The male anatomy was considered to be the standard, and thus these figures were primarily female: the female body was “othered,” and thus required further study.

The Anatomical Venus also looks extremely peaceful. It’s a very beautiful death in comparison to an actual cadaver.

Is she really dead? Her eyes are open, she’s looking at you, so it’s distancing anatomy from death. She doesn’t look to be in pain. There was an earlier female model shown before the Anatomical Venus, and the way it is described is that she is chained down on a table as if she were in so much pain, being dissected. So it depends on the person making the model as well—this person believed that, because they were alive, they would be in pain. But the Venus is depicted as a beautiful woman who is calm, placid, as though you are just interrupting her lying on the couch.

At the same time, there were these sort of horrific stories circulating at the time of men, such as Carl Tanzler, who was so enamored with a former patient of his that he preserved her dead body in wax and lived with her. There is this idea of wax being a way to preserve beauty.

I think that that even goes back to the church. The churches, which first created these figures, were all about preserving anatomy. I don’t know if you’ve ever been to Italy or Spain, but a lot of Catholic countries still have these sorts of women in boxes. Not entirely like the Venus—they are clothed often, but they’re representing something else.

The body has a central importance in Catholicism, so I think that this idea of preserving the body [runs] really, really deep. In the secular world, it’s a way of dealing with loss and death. But in the medical world and in the Catholic world it’s about magic, really. Relics, the remains of saints, are seen as having power, and if you have them you attract pilgrims—it’s like a big business.

An Anatomical Venus literally displayed in a box, similar to Catholic iconography.

I know that we as a society today are so obsessed with preserving the body, and youth and beauty, but I had never considered the relationship between that and religion.

I find it interesting too, and it wasn’t where I was intending to go when I started the project. When I initially read about the Anatomical Venus, I read a lot of articles and then I thought, let me just go to Italy so that I can understand what’s going on. And when I went to these churches I really began to think about it. I thought of its relationship with medicine. Medicine at the time that Venus was created was sort of seen as arbitrating our relationship with life and death. And if religion no longer holds that answer for you, you find that science does, for most people. If we’re wondering why something is the way it is and the nature of life and death, most people turn to science.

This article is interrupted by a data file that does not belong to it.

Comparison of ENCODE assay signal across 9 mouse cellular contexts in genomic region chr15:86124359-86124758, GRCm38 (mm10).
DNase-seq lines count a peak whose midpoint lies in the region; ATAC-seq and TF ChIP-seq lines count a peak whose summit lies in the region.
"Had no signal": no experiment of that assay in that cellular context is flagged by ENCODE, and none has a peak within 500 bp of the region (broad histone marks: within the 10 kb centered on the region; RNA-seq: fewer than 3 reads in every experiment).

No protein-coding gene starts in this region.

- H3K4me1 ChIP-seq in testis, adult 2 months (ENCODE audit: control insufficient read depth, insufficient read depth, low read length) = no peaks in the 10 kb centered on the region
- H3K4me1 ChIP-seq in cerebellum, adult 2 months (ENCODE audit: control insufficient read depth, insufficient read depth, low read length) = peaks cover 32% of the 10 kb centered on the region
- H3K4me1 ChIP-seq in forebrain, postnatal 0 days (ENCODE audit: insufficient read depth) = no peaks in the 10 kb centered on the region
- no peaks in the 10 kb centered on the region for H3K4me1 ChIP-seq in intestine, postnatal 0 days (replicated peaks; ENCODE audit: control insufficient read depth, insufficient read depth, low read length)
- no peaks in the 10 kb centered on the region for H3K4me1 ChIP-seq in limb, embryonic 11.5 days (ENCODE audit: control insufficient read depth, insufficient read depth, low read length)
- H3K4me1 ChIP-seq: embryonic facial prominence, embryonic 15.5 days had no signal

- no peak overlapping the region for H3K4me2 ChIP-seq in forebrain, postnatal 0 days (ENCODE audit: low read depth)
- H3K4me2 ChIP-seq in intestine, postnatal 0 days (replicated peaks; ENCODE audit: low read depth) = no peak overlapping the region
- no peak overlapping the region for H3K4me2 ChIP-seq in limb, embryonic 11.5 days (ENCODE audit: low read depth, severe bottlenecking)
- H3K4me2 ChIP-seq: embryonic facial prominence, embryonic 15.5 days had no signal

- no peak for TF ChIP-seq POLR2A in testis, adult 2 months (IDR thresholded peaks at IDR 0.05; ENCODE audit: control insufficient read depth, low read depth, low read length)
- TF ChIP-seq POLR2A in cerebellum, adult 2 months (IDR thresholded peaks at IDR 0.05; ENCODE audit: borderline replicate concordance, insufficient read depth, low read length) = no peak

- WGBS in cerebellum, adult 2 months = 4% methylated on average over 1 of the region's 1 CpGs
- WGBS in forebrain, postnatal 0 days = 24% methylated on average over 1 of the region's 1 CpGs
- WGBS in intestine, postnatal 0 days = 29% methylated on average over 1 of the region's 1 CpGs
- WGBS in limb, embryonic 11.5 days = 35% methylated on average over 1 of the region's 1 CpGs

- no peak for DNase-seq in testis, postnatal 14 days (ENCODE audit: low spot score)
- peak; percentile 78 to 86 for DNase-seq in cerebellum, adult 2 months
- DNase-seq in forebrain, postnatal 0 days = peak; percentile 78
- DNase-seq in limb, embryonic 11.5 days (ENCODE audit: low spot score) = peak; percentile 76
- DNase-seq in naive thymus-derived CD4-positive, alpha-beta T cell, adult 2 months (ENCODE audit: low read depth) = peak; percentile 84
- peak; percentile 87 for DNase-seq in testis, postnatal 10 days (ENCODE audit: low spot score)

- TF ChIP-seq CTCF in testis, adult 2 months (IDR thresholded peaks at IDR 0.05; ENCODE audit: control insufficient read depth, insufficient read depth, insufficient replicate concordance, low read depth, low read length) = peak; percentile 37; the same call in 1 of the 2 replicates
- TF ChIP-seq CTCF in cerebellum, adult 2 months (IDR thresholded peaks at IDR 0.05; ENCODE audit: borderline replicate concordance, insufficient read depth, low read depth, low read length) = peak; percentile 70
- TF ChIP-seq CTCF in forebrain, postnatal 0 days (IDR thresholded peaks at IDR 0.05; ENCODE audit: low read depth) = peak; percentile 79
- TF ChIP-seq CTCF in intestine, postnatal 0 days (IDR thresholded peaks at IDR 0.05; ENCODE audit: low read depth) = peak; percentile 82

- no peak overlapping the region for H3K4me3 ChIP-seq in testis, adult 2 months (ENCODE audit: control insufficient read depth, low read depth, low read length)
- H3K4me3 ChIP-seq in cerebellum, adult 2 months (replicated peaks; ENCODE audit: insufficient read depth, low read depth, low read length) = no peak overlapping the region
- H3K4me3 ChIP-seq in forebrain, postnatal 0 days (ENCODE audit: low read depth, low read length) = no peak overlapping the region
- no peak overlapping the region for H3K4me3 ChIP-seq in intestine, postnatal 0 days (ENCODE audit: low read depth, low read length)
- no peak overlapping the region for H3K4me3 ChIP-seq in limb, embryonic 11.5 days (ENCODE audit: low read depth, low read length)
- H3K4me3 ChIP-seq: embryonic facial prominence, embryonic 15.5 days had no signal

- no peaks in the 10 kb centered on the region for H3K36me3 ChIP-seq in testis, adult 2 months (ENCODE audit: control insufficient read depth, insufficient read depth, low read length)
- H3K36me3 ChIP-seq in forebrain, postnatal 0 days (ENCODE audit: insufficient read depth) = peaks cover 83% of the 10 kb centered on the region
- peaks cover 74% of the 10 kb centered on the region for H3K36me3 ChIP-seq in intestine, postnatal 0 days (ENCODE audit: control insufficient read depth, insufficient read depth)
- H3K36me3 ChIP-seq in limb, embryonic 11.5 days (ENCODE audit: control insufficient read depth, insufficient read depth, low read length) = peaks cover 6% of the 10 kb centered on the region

I find a lot of similarities between the Venus and certain figures in the church, which makes sense since that’s how so many artists were trained, but there is an overlap in meaning as well. So many people are afraid of death and need a meaning system that explains it for us in a way that we accept. At the same time, we don’t see death anymore and so it has become “othered.” People at the time these pieces were made saw death all the time. They butchered their own animals, when people died they were laid out in the home. So much of death seems so strange to us now because it has become so outsourced and exotic. And there’s no other time in history that that even could be the case in time. We are unique in thinking that there is something to be done about it. I think that people at heart think that we’ll fix the death problem someday. I don’t really believe that, but I think that all these advances we have made in medicine have made people believe that.

Many of the Anatomical Venus figures were placid, beautiful even. Others… not so much.

Right. Because how many articles have you seen about people living into their 100s? The first thing they’re asked about is how they got to live to such an old age.

And people love it!

Part of why I called this project Morbid Anatomy was because I had been called morbid my entire life because I was interested in things dealing with death. And at the time I thought, yeah, I guess I really am morbid. And then I thought well, why? Do I really think that it’s morbid to think about death? If everyone is going to die and everyone who’s ever lived has died, it’s the one thing other than being born that unites us all. And I think there’s something really absurd and childish in thinking it’s not going to happen as though it’ll go away. And saying that you can’t talk about it outside of horror movies or being a goth is morbid in itself. There’s a group of us that hopes to challenge this idea. It’s really nice to see.

Check out The Anatomical Venus, on sale now

Images courtesy of Artbook and Thames & Hudson.

Stay tuned to Milk for more morbid things. We’re disturbed!